Plans to delay the Clean Heat Market Mechanism ‘kick the can further down the road’

Just over a month after rumours that the Clean Heat Market Mechanism (CHMM) could be scrapped, it has now been confirmed that Government plans to delay its implementation by a year.

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The scheme, originally due to take effect this April, requires large-scale boiler manufacturers to meet annual targets for heat pump installations, or face a £3,000 fine for every installation missed against the target.

Manufacturers need to match, or substitute, 4% of their boiler sales above 20,000 units with heat pump sales for year one, rising to 6% for year 2.

Speculation was rife last month that the scheme might be scrapped amid accusations of ‘price gouging’ by boiler manufacturers who have already increased the price of boilers, giving the CHMM as the reason.

It remains to be seen whether those increases will now be reduced in light of the scheme’s delay.

The Department for Energy Security and Net Zero has opened a seven-week consultation seeking feedback on its proposal to postpone the CHMM launch, in the same format, until April 1 2025.

It says it wants to ‘provide industry with further time to prepare their business, and for more consumers to take up heat pumps’.

Cynics argue that the delay ‘kicks the can further down the road’ until after the General Election.

‘Rest of Europe is flying while UK stalls’

Thomas Farquhar, co-founder of clean tech start-up, Heatio, said: “The news that the Clean Heat Market Mechanism (CHMM) has been delayed for another year is disappointing. This was a proposal to increase competition and drive down prices for clean heat technologies such as heat pumps, making the move to clean energy more affordable and accessible for consumers.

“For years now, commitment to a low carbon future and energy security in UK homes has been a can, kicked further and further down the road. The rest of Europe is flying ahead with heat pump technology that is successfully and efficiently warming homes in cold climates. Instead, the UK is stalling. We are still installing 1.7million gas boilers and are handcuffing ourselves to high gas prices that spike – leaving more and more people in fuel poverty. There is a haze of misinformation about the efficiency and practicality of heat pumps and the decision to delay the CHMM adds to it.”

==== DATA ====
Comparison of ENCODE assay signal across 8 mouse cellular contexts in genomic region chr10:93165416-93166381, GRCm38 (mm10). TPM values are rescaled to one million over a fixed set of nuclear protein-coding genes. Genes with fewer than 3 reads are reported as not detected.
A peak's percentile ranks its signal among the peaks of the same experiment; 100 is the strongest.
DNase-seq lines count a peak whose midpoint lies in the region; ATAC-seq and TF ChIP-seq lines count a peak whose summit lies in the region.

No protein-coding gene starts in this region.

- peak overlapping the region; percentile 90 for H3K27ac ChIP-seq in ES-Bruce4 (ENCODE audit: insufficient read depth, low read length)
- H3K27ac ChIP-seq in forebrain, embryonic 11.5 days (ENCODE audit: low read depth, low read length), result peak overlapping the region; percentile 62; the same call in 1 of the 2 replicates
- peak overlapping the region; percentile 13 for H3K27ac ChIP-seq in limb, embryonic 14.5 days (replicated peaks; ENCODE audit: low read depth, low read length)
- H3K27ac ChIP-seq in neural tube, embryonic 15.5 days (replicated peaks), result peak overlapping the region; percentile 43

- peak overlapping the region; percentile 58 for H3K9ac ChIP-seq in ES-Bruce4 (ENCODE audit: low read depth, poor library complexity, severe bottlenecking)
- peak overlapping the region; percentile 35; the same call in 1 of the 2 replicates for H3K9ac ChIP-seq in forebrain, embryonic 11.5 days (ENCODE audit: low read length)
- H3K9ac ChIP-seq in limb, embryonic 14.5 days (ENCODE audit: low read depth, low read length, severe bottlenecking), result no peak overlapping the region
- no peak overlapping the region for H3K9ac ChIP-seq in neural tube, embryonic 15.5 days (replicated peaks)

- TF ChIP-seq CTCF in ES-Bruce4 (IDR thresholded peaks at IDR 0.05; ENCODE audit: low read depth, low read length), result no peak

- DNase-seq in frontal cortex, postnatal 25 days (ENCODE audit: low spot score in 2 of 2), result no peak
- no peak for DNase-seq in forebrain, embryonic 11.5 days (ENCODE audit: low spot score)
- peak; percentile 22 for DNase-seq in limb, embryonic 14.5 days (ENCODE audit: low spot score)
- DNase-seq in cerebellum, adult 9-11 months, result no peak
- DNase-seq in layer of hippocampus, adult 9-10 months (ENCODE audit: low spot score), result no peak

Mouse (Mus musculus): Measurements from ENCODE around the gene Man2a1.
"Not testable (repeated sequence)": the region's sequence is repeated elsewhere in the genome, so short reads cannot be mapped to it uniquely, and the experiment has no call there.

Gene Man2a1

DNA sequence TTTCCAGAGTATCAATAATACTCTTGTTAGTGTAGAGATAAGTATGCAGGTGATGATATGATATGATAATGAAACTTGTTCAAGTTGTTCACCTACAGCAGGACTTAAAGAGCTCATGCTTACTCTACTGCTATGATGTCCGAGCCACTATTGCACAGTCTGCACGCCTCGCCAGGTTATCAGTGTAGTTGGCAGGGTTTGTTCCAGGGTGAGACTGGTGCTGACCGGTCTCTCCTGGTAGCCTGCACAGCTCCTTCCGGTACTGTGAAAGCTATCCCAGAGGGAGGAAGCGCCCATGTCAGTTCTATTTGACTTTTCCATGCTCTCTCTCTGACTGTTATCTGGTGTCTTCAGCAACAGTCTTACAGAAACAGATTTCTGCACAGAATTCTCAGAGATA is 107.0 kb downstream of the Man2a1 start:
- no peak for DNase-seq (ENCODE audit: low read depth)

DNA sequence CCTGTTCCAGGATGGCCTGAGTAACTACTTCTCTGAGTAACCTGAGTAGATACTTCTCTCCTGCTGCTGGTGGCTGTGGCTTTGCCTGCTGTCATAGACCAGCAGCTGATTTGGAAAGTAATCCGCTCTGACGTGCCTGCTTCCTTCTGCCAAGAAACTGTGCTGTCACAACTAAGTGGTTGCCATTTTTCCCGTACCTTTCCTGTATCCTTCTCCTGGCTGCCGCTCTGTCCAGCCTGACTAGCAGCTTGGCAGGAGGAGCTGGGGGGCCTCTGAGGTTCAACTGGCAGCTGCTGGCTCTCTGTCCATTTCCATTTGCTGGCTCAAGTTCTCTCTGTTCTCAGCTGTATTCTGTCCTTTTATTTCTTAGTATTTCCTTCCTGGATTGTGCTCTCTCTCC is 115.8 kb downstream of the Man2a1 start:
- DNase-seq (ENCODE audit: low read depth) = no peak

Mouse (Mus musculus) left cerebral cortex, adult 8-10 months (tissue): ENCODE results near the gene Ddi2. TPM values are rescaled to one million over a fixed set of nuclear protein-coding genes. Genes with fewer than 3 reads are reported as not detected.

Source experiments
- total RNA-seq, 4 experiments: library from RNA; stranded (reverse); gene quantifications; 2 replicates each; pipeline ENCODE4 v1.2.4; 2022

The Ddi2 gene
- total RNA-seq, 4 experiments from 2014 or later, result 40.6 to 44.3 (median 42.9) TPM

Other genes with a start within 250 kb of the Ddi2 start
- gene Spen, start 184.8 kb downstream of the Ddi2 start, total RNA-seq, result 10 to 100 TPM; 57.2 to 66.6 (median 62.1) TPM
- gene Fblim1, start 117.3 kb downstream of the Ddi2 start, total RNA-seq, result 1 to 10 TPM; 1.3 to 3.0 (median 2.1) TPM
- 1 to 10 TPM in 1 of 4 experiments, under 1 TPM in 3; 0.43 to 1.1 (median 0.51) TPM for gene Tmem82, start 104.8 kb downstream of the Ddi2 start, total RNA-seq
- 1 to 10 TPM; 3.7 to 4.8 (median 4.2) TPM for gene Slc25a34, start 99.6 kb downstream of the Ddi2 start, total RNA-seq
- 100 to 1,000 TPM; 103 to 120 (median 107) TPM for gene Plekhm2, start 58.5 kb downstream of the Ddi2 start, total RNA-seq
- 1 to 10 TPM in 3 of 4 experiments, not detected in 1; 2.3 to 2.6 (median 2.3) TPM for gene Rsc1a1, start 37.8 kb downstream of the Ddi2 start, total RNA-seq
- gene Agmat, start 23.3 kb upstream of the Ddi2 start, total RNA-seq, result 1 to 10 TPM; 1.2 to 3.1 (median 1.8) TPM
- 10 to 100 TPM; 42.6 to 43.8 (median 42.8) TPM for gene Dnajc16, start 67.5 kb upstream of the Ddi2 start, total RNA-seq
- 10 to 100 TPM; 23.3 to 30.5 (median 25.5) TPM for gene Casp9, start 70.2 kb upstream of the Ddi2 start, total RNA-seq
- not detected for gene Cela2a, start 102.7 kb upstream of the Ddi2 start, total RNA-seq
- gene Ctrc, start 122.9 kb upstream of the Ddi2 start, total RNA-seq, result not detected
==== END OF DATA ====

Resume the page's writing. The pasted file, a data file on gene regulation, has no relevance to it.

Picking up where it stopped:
Heat pump target in ‘serious jeopardy’

David Cowdrey, director of external affairs at the MCS Foundation, said: “It is extremely disappointing to see that the Government has postponed one of the most important policies for getting the UK off fossil fuel heating. 

“The Clean Heat Market Mechanism is crucial to the rollout of heat pumps, which are the only viable option to decarbonising at scale the 17% of UK emissions that are created by heating our homes.

“The Government needs to immediately set out plans for how it intends to fill the huge gap in heat pump plans that they have just created.  We need clear and consistent policy more than anything, and without that the UK’s target of installing 600,000 heat pumps a year by 2028 is in serious jeopardy.”

‘Delay provides time’

Charlotte Lee, CEO of the Heat Pump Association, whose membership includes heat pump manufacturers which provide over 85% of the heat pumps in the UK, said: “The Government has issued an addendum to their consultation response on the Clean Heat Market Mechanism, proposing a one-year delay to its introduction.

“Whilst this does not provide the certainty industry desperately needs; it does offer an opportunity for the Government to deliver functioning processes in a transparent manner to enable the mechanism to work. This delay also provides time for the Government to lay the required Statutory Instruments to introduce the policy.